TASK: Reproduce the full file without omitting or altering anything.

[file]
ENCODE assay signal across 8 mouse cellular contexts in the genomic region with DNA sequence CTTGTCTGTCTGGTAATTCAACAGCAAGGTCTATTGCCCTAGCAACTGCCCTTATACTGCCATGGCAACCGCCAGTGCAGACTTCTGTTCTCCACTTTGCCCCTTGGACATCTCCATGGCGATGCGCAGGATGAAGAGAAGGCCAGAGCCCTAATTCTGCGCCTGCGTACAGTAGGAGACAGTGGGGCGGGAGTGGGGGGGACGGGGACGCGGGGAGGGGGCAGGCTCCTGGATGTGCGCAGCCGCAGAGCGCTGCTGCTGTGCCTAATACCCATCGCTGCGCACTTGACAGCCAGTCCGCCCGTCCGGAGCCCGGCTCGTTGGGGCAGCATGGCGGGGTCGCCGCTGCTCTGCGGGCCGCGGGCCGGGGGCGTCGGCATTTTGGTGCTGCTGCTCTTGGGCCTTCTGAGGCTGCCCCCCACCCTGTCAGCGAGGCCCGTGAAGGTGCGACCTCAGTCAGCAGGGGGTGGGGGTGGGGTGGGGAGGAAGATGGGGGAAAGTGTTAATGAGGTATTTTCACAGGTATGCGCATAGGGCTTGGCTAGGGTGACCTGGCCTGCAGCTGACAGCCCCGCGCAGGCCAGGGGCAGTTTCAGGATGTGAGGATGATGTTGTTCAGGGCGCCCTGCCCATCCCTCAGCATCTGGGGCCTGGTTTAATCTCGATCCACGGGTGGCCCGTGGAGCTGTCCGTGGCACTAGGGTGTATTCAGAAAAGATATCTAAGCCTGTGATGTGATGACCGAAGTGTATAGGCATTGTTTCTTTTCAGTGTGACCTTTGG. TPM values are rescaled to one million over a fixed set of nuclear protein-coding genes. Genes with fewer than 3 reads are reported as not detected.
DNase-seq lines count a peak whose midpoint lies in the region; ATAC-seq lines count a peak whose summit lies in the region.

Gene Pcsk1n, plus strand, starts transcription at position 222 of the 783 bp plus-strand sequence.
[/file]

ENCODE assay signal across 8 mouse cellular contexts in the genomic region with DNA sequence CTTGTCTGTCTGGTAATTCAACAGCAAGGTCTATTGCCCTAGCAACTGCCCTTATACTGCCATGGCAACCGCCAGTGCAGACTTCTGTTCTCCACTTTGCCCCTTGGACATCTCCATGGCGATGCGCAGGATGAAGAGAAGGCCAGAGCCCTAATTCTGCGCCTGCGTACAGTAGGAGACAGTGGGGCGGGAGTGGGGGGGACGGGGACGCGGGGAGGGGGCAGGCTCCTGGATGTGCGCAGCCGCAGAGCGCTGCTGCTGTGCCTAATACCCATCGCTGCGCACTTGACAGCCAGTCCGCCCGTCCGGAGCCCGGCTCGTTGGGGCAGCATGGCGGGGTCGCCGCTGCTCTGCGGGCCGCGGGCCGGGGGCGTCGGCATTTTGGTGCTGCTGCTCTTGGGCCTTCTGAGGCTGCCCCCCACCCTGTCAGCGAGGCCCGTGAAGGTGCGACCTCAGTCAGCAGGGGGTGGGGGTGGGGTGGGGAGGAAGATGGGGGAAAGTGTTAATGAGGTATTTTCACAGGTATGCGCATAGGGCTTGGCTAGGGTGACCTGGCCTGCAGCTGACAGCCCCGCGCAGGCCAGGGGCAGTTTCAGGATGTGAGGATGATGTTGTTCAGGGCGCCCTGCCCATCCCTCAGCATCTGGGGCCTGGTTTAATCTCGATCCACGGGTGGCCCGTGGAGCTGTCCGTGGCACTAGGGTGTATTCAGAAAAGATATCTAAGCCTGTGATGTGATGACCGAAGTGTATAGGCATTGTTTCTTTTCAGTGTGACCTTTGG. TPM values are rescaled to one million over a fixed set of nuclear protein-coding genes. Genes with fewer than 3 reads are reported as not detected.
DNase-seq lines count a peak whose midpoint lies in the region; ATAC-seq lines count a peak whose summit lies in the region.

Gene Pcsk1n, plus strand, starts transcription at position 222 of the 783 bp plus-strand sequence.